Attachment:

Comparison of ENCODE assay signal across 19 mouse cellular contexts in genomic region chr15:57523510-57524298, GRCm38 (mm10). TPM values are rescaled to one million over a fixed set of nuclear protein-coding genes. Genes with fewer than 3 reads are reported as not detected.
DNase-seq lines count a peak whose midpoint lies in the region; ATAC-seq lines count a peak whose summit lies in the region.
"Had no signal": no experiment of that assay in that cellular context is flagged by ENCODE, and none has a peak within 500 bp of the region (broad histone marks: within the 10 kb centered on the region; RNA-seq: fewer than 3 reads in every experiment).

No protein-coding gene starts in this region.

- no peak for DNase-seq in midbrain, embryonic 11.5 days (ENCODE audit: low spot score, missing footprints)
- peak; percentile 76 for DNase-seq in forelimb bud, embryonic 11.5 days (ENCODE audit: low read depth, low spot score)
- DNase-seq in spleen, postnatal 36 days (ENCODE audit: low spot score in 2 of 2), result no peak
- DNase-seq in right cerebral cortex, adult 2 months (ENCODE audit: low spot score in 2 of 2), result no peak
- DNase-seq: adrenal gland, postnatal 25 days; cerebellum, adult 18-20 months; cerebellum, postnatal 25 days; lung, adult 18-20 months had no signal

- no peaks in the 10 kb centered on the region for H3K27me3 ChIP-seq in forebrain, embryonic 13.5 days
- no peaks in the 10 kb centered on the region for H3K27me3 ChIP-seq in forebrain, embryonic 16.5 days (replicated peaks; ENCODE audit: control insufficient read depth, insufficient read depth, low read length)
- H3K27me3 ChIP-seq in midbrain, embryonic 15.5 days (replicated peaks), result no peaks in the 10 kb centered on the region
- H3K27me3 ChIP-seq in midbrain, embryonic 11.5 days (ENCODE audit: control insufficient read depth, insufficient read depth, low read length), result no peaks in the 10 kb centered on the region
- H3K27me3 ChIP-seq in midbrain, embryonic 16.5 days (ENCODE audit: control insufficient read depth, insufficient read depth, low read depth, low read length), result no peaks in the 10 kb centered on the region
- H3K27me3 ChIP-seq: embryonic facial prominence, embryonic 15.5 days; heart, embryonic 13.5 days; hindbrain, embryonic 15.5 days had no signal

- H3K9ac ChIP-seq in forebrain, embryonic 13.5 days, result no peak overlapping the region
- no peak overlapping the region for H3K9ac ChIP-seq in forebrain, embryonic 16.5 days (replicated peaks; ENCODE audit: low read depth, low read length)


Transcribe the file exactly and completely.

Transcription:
Comparison of ENCODE assay signal across 19 mouse cellular contexts in genomic region chr15:57523510-57524298, GRCm38 (mm10). TPM values are rescaled to one million over a fixed set of nuclear protein-coding genes. Genes with fewer than 3 reads are reported as not detected.
DNase-seq lines count a peak whose midpoint lies in the region; ATAC-seq lines count a peak whose summit lies in the region.
"Had no signal": no experiment of that assay in that cellular context is flagged by ENCODE, and none has a peak within 500 bp of the region (broad histone marks: within the 10 kb centered on the region; RNA-seq: fewer than 3 reads in every experiment).

No protein-coding gene starts in this region.

- no peak for DNase-seq in midbrain, embryonic 11.5 days (ENCODE audit: low spot score, missing footprints)
- peak; percentile 76 for DNase-seq in forelimb bud, embryonic 11.5 days (ENCODE audit: low read depth, low spot score)
- DNase-seq in spleen, postnatal 36 days (ENCODE audit: low spot score in 2 of 2), result no peak
- DNase-seq in right cerebral cortex, adult 2 months (ENCODE audit: low spot score in 2 of 2), result no peak
- DNase-seq: adrenal gland, postnatal 25 days; cerebellum, adult 18-20 months; cerebellum, postnatal 25 days; lung, adult 18-20 months had no signal

- no peaks in the 10 kb centered on the region for H3K27me3 ChIP-seq in forebrain, embryonic 13.5 days
- no peaks in the 10 kb centered on the region for H3K27me3 ChIP-seq in forebrain, embryonic 16.5 days (replicated peaks; ENCODE audit: control insufficient read depth, insufficient read depth, low read length)
- H3K27me3 ChIP-seq in midbrain, embryonic 15.5 days (replicated peaks), result no peaks in the 10 kb centered on the region
- H3K27me3 ChIP-seq in midbrain, embryonic 11.5 days (ENCODE audit: control insufficient read depth, insufficient read depth, low read length), result no peaks in the 10 kb centered on the region
- H3K27me3 ChIP-seq in midbrain, embryonic 16.5 days (ENCODE audit: control insufficient read depth, insufficient read depth, low read depth, low read length), result no peaks in the 10 kb centered on the region
- H3K27me3 ChIP-seq: embryonic facial prominence, embryonic 15.5 days; heart, embryonic 13.5 days; hindbrain, embryonic 15.5 days had no signal

- H3K9ac ChIP-seq in forebrain, embryonic 13.5 days, result no peak overlapping the region
- no peak overlapping the region for H3K9ac ChIP-seq in forebrain, embryonic 16.5 days (replicated peaks; ENCODE audit: low read depth, low read length)